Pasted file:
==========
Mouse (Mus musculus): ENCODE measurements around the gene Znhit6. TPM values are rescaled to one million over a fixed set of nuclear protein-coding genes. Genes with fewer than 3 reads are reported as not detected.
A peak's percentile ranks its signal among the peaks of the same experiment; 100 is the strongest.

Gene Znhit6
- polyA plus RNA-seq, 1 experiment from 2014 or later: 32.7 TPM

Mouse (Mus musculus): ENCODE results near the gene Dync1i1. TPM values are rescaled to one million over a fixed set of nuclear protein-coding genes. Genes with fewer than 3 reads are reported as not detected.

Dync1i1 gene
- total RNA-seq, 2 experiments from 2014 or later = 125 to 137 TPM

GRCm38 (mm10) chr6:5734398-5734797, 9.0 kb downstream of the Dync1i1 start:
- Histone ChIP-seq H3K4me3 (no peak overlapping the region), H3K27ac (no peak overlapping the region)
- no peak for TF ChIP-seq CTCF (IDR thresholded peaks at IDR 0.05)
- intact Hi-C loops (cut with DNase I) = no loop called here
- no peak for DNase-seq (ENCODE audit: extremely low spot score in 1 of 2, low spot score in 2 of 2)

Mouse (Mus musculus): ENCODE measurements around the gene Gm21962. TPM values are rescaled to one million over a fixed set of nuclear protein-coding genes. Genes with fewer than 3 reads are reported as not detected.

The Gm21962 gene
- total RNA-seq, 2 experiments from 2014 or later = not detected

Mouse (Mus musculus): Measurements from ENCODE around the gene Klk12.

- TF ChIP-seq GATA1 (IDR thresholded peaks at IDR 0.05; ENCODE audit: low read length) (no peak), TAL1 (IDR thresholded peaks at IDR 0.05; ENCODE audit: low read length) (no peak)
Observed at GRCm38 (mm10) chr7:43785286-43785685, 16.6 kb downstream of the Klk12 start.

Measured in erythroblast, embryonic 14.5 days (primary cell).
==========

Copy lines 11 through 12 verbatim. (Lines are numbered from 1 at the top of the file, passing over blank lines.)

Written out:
- intact Hi-C loops (cut with DNase I) = no loop called here
- no peak for DNase-seq (ENCODE audit: extremely low spot score in 1 of 2, low spot score in 2 of 2)